Sunday, 4 September 2016

Sunday at St Georges and a great life remembered

I was collected at ten by Rosella for the drive to St George's, so we arrived in good time for the eleven o'clock start. The church was already open and people were busy with their preparatory tasks. All I had to do was prepare the altar for the Eucharist.

The congregation is diverse, with a third of the regular worshippers coming from West Africa. There were visitors from Britain, Germany, Venezuela, and Spain, to add to the permanent Brits and Africans, and a happy welcoming atmosphere.

The Eucharist was nicely sung, with good participation all round. Afterwards, not only were there refreshments on the terrace, but also a cooked lunch of rice peas and sweet-corn with chicken. It's a custom among the Nigerian ladies of the congregation to offer this on the first Sunday of the month. It was a delightful surprise.

I took advantage of the church office fibre broadband to upload the eighty photos I've taken since Wednesday last, before being dropped off at the ferris wheel bus stop to get a ride home. Buses to Rincon are every half hour on Sundays instead of every twenty minutes, but I only had ten minutes to wait.

This afternoon I learned of the death of Bishop David Jenkins aged 91. He was a well known inspirational teacher of theology when I was a seminarian, and in my early ministry. He was a brilliant apologist for traditional Christian orthodox doctrine, rooted in biblical thought, and classical philosophy. His great strength was to translate and interpret these in the light of modern thought. I heard him talk at student conferences, and he also gave the Bampton Lectures on Christianity and Marxism, when I was a student chaplain in Birmingham.

His critique of Marxism and materialism was very exacting, as he insisted that it was necessary also to learn from them. He was radical in politics, supporting the Durham miners' strike, when he was Bishop of Durham, to the annoyance of Mrs Thatcher. The press and even the BBC worked to discredit him as a mere controversialist, in order to stir up conservative fundamentalist ire against him - this was when the religious right really started to benefit from the 'oxygen of publicity'.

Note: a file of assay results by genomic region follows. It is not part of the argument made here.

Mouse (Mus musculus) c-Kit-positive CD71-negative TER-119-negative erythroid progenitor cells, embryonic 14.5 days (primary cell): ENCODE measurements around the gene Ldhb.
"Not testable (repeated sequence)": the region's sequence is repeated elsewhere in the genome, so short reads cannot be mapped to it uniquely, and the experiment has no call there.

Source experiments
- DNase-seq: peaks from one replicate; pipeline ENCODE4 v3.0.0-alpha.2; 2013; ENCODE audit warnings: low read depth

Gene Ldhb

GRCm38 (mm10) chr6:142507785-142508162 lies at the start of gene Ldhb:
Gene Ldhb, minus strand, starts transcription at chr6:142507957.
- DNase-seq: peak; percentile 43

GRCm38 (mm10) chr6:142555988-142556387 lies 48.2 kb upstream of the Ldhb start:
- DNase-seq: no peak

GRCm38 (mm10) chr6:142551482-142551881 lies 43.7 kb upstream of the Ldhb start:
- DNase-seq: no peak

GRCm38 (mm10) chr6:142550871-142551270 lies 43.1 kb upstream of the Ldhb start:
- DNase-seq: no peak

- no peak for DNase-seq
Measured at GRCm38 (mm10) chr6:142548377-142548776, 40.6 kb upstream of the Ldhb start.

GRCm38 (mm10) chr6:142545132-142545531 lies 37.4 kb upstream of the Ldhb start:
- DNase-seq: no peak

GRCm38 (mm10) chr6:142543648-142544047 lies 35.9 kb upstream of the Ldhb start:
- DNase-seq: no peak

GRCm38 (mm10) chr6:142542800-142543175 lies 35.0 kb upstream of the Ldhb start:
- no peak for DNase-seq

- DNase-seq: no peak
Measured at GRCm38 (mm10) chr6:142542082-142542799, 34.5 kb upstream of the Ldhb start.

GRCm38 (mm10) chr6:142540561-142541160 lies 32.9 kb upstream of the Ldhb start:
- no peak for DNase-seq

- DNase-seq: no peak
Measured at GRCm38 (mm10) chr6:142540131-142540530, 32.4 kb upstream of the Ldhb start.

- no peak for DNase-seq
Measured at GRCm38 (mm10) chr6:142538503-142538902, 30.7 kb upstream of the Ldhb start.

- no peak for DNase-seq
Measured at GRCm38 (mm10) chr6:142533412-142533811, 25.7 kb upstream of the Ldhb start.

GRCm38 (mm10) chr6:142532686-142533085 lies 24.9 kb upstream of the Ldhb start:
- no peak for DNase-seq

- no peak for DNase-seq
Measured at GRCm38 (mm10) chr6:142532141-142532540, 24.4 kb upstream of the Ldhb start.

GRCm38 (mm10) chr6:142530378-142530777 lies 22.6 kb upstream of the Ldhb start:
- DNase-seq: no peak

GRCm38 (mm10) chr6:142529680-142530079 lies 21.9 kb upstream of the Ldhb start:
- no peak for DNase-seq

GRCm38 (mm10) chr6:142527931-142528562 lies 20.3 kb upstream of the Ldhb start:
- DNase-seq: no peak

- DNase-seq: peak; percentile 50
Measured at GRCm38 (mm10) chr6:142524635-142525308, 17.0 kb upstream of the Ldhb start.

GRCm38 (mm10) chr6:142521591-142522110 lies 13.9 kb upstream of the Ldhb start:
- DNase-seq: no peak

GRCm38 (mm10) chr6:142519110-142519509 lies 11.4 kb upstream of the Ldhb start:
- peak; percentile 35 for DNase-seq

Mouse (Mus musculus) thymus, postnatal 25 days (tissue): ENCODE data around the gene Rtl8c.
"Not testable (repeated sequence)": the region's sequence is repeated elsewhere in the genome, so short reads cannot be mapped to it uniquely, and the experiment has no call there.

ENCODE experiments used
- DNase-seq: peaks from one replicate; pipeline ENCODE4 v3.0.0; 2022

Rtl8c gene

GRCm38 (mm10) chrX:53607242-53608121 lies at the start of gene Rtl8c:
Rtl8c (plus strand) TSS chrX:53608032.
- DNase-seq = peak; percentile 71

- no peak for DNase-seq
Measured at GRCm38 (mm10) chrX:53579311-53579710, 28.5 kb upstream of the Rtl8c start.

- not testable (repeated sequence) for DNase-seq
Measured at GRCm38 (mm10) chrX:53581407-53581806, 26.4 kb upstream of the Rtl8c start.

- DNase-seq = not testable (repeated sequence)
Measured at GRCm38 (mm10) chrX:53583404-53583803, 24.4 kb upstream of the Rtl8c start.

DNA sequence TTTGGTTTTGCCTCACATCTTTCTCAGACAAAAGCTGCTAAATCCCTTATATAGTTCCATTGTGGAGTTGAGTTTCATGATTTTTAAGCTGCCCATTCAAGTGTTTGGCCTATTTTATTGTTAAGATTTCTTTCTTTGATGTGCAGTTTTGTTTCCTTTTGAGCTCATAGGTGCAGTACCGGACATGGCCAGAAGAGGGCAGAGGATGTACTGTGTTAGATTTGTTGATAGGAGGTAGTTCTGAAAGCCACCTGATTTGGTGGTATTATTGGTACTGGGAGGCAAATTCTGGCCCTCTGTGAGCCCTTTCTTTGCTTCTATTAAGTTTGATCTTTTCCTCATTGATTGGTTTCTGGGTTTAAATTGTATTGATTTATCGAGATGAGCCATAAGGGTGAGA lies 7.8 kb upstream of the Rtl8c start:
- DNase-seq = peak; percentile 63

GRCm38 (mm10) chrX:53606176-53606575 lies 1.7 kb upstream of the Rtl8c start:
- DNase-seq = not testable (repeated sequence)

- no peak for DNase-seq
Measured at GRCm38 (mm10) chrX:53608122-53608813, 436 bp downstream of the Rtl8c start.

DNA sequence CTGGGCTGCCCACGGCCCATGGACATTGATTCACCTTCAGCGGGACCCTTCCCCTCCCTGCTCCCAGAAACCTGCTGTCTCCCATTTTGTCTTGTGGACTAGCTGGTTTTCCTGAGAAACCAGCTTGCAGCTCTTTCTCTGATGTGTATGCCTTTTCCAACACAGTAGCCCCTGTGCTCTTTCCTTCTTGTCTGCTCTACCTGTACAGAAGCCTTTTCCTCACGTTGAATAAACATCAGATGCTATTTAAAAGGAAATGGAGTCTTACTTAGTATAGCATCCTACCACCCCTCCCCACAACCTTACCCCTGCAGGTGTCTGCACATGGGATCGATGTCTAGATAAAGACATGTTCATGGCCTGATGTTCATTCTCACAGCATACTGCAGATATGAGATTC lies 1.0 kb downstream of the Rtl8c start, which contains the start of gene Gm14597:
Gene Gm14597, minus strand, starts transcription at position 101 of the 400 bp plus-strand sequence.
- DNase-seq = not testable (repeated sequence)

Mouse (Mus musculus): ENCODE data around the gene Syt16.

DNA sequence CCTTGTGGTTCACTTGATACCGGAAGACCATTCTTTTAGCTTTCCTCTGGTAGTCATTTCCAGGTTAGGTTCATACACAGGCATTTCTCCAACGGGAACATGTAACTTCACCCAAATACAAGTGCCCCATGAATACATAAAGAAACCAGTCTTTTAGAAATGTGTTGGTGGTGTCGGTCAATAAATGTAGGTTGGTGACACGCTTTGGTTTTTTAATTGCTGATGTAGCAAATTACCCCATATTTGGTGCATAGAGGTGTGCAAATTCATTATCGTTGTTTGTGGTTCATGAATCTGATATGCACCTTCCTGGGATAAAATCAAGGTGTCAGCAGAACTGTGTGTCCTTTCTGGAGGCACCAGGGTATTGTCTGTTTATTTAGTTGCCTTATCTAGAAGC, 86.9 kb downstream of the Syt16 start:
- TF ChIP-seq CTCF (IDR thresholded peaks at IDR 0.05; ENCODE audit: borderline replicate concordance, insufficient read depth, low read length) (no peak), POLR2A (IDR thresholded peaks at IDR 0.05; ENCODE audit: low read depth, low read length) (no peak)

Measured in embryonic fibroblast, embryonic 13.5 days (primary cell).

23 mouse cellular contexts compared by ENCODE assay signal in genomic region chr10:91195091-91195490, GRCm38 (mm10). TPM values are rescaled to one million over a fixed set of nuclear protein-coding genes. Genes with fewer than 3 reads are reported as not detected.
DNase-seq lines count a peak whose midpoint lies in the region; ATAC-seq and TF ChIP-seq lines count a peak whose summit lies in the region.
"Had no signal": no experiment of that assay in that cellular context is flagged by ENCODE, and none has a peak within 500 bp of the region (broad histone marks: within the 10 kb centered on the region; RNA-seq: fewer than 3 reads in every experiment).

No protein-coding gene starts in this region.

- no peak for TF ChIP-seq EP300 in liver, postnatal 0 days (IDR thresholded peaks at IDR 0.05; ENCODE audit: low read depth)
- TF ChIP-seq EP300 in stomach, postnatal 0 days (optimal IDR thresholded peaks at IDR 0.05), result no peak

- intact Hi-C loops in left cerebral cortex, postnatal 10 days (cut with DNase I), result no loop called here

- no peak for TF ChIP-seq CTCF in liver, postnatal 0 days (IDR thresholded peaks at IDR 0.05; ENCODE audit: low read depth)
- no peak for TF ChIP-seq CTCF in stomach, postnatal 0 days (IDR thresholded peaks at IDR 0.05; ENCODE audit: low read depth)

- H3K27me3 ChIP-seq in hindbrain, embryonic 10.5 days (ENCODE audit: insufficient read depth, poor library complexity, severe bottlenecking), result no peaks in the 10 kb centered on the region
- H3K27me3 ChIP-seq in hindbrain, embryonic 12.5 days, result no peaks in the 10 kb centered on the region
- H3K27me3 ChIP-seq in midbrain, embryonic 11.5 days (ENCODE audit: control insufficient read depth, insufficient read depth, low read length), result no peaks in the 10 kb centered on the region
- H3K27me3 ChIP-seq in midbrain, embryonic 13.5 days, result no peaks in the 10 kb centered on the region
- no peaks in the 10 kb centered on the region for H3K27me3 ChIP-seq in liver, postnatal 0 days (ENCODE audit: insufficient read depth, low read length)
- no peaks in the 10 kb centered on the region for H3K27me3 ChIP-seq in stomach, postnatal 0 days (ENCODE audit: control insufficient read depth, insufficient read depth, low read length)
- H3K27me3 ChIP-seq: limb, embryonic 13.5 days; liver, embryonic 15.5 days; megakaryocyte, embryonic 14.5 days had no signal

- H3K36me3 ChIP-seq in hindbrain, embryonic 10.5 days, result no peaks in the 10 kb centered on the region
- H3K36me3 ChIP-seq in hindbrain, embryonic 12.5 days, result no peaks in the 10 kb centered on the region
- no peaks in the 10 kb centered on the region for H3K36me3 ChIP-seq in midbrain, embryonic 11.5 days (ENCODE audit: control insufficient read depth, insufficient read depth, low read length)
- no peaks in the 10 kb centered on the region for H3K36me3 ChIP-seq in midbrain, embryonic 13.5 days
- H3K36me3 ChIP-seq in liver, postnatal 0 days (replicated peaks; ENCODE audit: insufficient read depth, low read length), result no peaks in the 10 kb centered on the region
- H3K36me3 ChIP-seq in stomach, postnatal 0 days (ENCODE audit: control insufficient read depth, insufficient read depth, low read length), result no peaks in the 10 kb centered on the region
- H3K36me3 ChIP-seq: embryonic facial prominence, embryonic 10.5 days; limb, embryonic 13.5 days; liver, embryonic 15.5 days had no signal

The media manipulators made him a figure of fun, perhaps because they were afraid to take seriously his deep quest for truth and integrity for modern people to live by. Or else they didn't understand him or the importance of his work and way of thinking.

I was grateful for receiving a traditionally orthodox Anglican spiritual nurture in my home parish, in university, and on my ecumenical travels and encounters in sixties Greece. All this enabled me to be open and to  explore liberal and radical thinking, distrustful of the different demands of evangelical fundamentalist conservatism.

The work of David Jenkins that gave me confidence in the integrity and value of thought that went into orthodox Christian belief, from its origins in the New Testament right through to our own times. A great life, well lived.

The day was hotter than yesterday, but much pleasanter as it was less humid. After supper I walked along the seafront, listened to sounds of pop flamenco fusion emanating from a beach bar, and then did some Chi Gung on the water's edge, with the new moon fast sinking beneath the horizon. Now and then, silvered fish leapt out of the water in the dark. A relaxing way to conclude the Lord's Day.

It's eleven years to the day since I first started blogging about ministry, at that time, under the title 'Edge of the Centre', which continued until I retired and started this one. It was the day Brother Roger of Taize's murder was headline news. Like Bishop David Jenkins, his line and ministry was an inspiration to me from early days.

What a lot of thoughts and words have flowed from me into cyberspace since then!


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